“By the 1990s border enforcement had become a self-sustaining cycle in which rising apprehensions provided proof of the ongoing ‘illegal invasion’ to justify more resources allocated to border enforcement, which produced more apprehensions, even though the actual number of undocumented migrants seeking entry was not increasing,” Massey said.

The research is detailed in an article, “Why Border Enforcement Backfired,” that was published by the American Journal of Sociology in March. The authors are Massey, Jorge Durand of the Centro de Investigación y Docencia Económica in Mexico City and Karen Pren, project manager of the Mexican Migration Project at Princeton’s Office of Population Research.

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Immigrants rush to apply for citizenship in last window before election

4/19/2016 The Chicago Tribune

us mex flagElena and Esteban Salgado have been living in the U.S. for over 30 years. This year, they decided, would be the year they vote.

“We want to become citizens so we can vote against Trump,” Esteban Salgado, 57, said through a Spanish interpreter.

The River Forest couple, originally from Mexico, have had green cards for 20 years, meaning they’ve been eligible for citizenship for 15. They’ve had busy lives: They both work at a Whole Foods Market, and they’ve raised four children in the U.S.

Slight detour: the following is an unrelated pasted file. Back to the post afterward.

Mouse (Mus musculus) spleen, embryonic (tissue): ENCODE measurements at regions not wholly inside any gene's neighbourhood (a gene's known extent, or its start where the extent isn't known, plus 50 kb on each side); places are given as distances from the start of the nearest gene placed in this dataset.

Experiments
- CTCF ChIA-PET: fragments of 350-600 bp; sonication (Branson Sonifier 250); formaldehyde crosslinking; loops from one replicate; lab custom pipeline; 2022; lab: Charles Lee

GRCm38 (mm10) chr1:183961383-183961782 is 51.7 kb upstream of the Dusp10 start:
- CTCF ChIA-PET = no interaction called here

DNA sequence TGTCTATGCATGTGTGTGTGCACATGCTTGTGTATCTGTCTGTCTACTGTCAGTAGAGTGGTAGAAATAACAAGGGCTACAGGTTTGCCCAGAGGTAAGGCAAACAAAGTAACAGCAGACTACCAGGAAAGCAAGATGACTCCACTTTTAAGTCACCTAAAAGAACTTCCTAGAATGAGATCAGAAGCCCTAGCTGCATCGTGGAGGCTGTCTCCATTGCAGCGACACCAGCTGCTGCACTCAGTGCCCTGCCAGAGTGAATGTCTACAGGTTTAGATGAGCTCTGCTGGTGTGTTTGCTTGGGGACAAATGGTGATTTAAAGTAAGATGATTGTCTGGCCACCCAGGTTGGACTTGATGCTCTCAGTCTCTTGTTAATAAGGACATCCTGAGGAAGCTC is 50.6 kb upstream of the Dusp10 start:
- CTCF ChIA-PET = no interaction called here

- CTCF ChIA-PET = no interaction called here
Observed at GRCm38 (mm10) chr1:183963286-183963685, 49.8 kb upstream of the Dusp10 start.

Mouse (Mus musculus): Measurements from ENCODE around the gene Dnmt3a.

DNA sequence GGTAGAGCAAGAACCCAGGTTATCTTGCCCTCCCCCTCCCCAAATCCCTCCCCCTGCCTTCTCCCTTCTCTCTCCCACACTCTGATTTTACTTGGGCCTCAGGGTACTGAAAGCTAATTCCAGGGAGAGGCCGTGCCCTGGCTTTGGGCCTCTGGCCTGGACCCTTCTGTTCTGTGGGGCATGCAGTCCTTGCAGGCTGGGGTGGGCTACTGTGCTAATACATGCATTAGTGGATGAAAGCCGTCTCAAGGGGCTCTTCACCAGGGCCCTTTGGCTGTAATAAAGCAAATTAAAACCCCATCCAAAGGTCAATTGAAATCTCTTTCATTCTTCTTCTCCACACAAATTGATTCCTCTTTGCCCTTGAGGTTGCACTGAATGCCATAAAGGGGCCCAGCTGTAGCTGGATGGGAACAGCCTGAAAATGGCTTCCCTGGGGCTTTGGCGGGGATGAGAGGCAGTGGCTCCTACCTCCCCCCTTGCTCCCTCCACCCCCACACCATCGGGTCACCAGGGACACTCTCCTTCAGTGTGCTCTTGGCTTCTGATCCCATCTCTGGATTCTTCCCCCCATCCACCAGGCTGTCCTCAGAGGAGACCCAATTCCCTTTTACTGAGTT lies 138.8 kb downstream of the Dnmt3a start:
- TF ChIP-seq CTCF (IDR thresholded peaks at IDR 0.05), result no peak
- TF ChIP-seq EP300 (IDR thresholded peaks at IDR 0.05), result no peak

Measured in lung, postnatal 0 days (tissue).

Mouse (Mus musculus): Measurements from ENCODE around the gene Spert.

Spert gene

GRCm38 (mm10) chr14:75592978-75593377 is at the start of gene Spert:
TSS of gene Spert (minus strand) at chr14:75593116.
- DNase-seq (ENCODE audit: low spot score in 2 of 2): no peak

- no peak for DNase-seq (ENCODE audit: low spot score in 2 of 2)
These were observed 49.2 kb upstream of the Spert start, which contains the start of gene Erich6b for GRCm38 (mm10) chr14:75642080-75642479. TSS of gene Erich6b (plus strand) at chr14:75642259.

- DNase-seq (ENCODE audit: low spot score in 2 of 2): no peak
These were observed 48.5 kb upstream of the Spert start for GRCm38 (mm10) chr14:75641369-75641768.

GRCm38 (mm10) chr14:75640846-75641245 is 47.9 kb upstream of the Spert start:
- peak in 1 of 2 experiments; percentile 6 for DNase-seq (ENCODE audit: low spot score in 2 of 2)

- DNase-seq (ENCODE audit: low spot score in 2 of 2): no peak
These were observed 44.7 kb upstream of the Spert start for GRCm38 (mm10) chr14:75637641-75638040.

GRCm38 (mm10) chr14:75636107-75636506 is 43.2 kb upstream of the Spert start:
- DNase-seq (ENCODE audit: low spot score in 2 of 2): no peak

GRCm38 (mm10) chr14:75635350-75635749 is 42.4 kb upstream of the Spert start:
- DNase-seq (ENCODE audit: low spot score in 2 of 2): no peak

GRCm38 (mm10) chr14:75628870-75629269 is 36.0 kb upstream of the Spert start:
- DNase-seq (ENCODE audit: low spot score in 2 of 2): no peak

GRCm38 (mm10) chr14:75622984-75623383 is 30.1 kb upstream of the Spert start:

“We never had a chance to become citizens,” Esteban Salgado said.

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Mexico Won’t Be ‘Bullied’ by Trump’s Threat to Fund Border Wall

04/17/2016 Bloomberg

luis videgarayMexican Finance Minister Luis Videgaray called billionaire Donald Trump’s proposal to force the country to pay for a wall along the U.S. border, or face economic consequences if it doesn’t, a kind of diplomatic harassment that’s doomed to fail.

“Mexico will not pay for that wall, not only because it doesn’t make any sense for either Mexico or the U.S. to enter into that type of threat rhetoric, but it’s also a matter of dignity,” Videgaray said Saturday in an interview in Washington. “There’s no way in which Mexico can be bullied into doing such a thing.”

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Americans’ views of immigrants marked by widening partisan, generational divides

4/15/2016 Pew Research Center

Pew_Research_Center_logoRepublicans and Democrats continue to disagree deeply over immigration policies, including how to deal with undocumented immigrants living in the U.S. and whether to build a wall along the U.S.-Mexico border.

Underlying these differences is a substantial – and growing – partisan divide over whether immigrants generally are a strength or burden on the country.

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Apprehensions of Mexican migrants at U.S. borders reach near-historic low

4/14/2016 Pew Research Center

Pew_Research_Center_logoThe number of Mexican migrants apprehended at U.S. borders in fiscal 2015 dropped to the lowest levels in nearly 50 years, according to U.S. Border Patrol data. This change comes after a period in which net migration of Mexicans to the U.S. had fallen to lows not seen since the 1940s.

This decline in apprehensions coincides with recently released estimates by Mexico’s top statistical agency, which show that the rate at which Mexicans migrated to the U.S. and other countries – including both legal and unauthorized immigrants – has held steady for the past five years, after a dramatic drop during the Great Recession.